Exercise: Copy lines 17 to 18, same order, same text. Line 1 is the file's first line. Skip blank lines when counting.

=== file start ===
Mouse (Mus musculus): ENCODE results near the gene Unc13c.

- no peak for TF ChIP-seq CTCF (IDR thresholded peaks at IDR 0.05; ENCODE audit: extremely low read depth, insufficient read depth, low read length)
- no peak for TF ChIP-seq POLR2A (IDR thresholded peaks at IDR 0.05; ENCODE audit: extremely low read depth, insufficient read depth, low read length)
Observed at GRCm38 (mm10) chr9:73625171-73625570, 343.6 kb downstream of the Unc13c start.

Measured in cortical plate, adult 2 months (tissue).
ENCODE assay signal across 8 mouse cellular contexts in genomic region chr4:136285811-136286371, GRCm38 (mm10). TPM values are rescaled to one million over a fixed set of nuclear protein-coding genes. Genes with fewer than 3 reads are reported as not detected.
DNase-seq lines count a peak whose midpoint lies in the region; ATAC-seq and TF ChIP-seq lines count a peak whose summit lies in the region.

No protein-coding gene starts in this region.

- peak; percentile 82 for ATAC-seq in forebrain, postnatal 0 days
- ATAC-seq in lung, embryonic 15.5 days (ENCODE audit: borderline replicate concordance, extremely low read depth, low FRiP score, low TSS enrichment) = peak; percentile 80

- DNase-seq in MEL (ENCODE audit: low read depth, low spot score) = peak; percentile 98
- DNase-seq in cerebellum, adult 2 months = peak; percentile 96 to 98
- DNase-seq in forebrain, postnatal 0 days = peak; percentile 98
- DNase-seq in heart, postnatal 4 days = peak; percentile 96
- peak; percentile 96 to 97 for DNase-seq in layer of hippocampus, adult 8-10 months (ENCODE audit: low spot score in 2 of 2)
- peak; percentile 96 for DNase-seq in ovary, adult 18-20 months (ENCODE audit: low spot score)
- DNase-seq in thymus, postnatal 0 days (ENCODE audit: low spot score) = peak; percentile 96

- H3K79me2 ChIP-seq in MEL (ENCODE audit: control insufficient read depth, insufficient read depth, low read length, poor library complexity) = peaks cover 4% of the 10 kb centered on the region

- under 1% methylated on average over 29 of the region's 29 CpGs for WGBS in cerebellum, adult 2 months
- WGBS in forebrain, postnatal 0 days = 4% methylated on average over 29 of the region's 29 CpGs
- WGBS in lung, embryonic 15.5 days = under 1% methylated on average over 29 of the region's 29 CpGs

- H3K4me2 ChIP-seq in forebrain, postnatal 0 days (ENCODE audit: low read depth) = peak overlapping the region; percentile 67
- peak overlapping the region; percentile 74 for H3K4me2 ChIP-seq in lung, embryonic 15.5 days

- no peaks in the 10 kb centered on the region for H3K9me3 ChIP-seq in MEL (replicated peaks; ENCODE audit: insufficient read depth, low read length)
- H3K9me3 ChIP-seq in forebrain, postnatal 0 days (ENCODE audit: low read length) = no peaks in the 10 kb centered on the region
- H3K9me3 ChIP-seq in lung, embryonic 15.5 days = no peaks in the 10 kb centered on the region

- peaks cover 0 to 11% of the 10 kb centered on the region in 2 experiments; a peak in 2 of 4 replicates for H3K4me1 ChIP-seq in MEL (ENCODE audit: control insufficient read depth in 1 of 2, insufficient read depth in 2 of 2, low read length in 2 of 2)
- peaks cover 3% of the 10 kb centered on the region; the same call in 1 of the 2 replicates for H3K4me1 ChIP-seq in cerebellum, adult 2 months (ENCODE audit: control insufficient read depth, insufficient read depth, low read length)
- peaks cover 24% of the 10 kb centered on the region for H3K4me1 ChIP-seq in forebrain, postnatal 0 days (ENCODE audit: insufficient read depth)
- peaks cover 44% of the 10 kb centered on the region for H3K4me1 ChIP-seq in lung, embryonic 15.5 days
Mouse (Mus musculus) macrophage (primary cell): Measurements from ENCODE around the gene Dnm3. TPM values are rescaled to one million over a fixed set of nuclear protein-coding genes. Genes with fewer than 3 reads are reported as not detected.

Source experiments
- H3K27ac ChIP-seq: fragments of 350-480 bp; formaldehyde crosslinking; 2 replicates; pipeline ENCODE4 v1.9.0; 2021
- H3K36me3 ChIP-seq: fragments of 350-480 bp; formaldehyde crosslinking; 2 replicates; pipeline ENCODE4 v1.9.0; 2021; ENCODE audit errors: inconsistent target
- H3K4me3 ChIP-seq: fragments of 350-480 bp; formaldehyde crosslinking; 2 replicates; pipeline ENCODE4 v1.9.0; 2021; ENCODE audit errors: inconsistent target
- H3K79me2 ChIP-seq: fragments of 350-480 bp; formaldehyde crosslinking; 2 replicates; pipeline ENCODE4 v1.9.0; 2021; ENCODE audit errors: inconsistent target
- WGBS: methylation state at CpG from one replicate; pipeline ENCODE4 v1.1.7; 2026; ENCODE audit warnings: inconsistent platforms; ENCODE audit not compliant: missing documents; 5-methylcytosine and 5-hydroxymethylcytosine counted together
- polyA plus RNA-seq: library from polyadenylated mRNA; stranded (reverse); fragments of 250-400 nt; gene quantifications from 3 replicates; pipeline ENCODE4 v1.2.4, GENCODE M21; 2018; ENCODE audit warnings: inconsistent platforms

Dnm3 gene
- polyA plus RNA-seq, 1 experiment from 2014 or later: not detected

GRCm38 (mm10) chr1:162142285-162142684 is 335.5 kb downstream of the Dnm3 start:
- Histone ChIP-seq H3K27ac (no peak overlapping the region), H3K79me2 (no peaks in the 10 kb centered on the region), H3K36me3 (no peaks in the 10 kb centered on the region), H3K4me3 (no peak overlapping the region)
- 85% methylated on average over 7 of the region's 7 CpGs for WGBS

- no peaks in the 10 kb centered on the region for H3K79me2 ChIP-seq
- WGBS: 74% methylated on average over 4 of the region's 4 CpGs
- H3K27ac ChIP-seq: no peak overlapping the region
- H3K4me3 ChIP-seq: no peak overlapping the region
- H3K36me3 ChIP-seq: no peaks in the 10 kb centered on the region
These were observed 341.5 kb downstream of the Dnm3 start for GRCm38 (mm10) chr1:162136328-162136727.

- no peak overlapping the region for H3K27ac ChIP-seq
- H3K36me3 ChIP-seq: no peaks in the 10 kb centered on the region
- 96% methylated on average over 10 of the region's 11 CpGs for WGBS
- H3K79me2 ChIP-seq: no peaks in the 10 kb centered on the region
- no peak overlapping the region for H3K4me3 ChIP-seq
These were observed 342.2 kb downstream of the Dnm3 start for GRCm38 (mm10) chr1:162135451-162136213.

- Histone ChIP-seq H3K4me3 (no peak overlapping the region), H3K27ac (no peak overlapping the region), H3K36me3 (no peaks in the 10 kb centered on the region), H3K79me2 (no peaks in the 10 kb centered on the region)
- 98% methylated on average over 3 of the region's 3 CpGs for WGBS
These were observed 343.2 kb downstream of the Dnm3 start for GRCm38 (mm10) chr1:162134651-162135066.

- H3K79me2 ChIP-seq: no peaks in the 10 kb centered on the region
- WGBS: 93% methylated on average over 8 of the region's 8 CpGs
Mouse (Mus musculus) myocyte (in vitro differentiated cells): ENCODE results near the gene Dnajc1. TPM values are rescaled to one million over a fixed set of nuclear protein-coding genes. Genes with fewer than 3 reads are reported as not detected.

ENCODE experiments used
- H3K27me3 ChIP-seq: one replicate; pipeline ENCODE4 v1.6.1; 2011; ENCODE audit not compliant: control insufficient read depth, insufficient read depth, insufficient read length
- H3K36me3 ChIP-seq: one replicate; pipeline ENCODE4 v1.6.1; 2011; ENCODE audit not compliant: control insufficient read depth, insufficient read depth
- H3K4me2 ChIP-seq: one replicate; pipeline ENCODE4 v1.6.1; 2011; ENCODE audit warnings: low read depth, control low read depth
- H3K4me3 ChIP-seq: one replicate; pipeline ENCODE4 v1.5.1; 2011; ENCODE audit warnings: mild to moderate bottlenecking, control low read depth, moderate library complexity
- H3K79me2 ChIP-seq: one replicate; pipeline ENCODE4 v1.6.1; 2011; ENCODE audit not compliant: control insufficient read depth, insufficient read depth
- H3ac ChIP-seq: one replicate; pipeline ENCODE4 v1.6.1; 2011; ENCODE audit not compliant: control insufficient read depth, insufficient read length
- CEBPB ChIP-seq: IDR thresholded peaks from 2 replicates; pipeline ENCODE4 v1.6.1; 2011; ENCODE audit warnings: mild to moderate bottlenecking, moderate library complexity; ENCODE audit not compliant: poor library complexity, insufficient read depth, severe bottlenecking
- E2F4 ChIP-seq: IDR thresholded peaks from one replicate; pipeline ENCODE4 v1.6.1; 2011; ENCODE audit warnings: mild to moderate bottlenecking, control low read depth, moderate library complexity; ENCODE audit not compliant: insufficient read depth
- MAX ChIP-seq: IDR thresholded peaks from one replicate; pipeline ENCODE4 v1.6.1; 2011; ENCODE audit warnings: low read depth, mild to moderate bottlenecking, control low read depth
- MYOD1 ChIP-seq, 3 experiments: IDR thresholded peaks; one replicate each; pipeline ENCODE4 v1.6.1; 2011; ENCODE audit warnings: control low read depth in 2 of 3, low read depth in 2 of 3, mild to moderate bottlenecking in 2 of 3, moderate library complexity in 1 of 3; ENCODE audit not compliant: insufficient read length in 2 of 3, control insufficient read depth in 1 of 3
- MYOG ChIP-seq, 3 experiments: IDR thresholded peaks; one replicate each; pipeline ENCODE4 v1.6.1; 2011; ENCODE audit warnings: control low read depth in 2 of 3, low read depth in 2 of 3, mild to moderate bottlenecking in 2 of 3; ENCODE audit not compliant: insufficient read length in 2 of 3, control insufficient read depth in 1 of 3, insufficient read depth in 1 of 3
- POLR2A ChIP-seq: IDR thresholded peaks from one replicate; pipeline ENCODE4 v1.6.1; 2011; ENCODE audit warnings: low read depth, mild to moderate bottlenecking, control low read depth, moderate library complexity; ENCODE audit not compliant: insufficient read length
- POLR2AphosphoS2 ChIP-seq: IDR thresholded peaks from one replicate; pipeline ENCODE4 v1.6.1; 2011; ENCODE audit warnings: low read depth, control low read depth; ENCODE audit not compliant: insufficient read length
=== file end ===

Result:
- DNase-seq in thymus, postnatal 0 days (ENCODE audit: low spot score) = peak; percentile 96

- H3K79me2 ChIP-seq in MEL (ENCODE audit: control insufficient read depth, insufficient read depth, low read length, poor library complexity) = peaks cover 4% of the 10 kb centered on the region